The largest German fortunes

A small group of families or individuals, with fortunes amounting to at least hundreds of millions of euros, sit at the top end of the wealth distribution in Germany. Relatively little is known about this small group and this project uses rich lists to take a look at the so-called superrich in Germany. It examines various characteristics of the individuals, their families, and their associated companies or sources of wealth. For this purpose, the list of the 1001 wealthiest German families published by the Manager Magazin in 2019 is augmented with socio-demographic information about individuals and families from encyclopedias and other publicly accessible sources. Alongside describing the social composition of the 1001 wealthiest German families, this study will examine the origins of today’s largest fortunes to study the long-term perpetuation of wealth. To this end, today’s superrich will be compared with rich lists from the late German Empire. Thereby, families are identified who could perpetuate their fortunes over more than a century. To exploratively investigate how intertwined super-rich families are through family lines, we draw family network graphs. To this end, we link both rich lists to Wikidata and use the genealogical data included on Wikidata. Overall, this project will provide rich quantitative insights into the very top of the German wealth distribution.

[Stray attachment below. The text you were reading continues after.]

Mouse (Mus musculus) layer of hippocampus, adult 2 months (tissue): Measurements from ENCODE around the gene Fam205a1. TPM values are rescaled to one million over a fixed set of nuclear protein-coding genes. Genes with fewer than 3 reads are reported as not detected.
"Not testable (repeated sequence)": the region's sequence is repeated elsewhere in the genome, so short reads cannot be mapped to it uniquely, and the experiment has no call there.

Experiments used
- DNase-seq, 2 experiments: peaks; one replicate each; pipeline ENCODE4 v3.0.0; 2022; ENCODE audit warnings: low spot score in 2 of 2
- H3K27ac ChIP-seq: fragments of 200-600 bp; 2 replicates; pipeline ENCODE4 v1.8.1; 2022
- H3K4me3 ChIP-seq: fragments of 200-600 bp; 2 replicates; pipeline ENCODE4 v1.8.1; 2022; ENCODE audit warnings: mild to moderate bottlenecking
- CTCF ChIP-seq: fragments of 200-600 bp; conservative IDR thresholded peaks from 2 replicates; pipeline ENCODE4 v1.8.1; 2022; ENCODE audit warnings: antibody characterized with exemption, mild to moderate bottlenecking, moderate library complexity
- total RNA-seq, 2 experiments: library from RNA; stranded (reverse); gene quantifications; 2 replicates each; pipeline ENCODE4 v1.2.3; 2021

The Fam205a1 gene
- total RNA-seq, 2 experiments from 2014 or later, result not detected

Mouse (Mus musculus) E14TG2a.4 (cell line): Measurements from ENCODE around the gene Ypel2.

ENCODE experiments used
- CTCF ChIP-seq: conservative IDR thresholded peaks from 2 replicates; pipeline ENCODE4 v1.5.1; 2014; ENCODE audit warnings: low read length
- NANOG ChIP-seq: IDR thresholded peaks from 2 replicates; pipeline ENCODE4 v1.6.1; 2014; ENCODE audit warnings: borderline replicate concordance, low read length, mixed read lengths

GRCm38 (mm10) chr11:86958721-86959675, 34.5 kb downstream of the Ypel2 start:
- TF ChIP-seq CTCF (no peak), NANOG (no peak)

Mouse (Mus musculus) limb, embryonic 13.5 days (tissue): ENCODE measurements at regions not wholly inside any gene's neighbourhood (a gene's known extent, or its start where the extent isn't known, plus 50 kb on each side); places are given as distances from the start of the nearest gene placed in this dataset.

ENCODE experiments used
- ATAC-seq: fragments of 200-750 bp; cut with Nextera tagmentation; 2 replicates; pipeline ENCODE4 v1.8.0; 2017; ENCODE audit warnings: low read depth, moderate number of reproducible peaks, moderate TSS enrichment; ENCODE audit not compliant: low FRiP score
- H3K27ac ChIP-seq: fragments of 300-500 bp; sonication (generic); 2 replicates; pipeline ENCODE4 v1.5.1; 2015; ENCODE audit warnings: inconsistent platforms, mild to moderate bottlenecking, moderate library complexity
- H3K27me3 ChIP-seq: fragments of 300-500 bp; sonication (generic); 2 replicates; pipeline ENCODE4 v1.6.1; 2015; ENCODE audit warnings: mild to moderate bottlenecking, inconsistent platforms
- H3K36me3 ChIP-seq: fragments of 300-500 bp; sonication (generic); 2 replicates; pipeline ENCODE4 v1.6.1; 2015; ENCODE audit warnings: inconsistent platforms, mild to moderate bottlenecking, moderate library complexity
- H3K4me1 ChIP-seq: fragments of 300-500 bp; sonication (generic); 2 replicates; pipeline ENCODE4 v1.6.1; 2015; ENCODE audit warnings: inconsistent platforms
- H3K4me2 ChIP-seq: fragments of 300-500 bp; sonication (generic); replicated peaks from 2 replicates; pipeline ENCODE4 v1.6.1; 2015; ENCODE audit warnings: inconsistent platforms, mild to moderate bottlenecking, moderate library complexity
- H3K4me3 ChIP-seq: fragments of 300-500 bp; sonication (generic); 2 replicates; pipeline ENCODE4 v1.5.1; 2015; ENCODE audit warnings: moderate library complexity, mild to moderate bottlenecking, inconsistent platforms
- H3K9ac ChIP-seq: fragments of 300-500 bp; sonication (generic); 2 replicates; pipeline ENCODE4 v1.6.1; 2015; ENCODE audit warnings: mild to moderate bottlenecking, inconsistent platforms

Family network of superrich families:

German Inheritance and Gift Tax Data

I just started a larger project based on the German inheritance and gift tax data.

In a first subproject we will examine the gender gap in parental gifts and inheritances. Prior research has documented significant gender wealth inequalities in most countries around the world. However, less is known about how the family through intergenerational transfers in combination with institutional factors such as the tax system shape the gender wealth gap. To examine gender differences in parental transfers, we look at the distribution of inheritances and gifts by gender and asset type. We then examine if women and men benefit differently from tax exemptions resulting in a gender gap in the effective tax rate. Preliminary analyses indicate that the gender gift gap is much larger than the gender inheritance gap. Furthermore, preliminary analyses indicate that the German inheritance and gift tax system contributes to gender wealth inequality.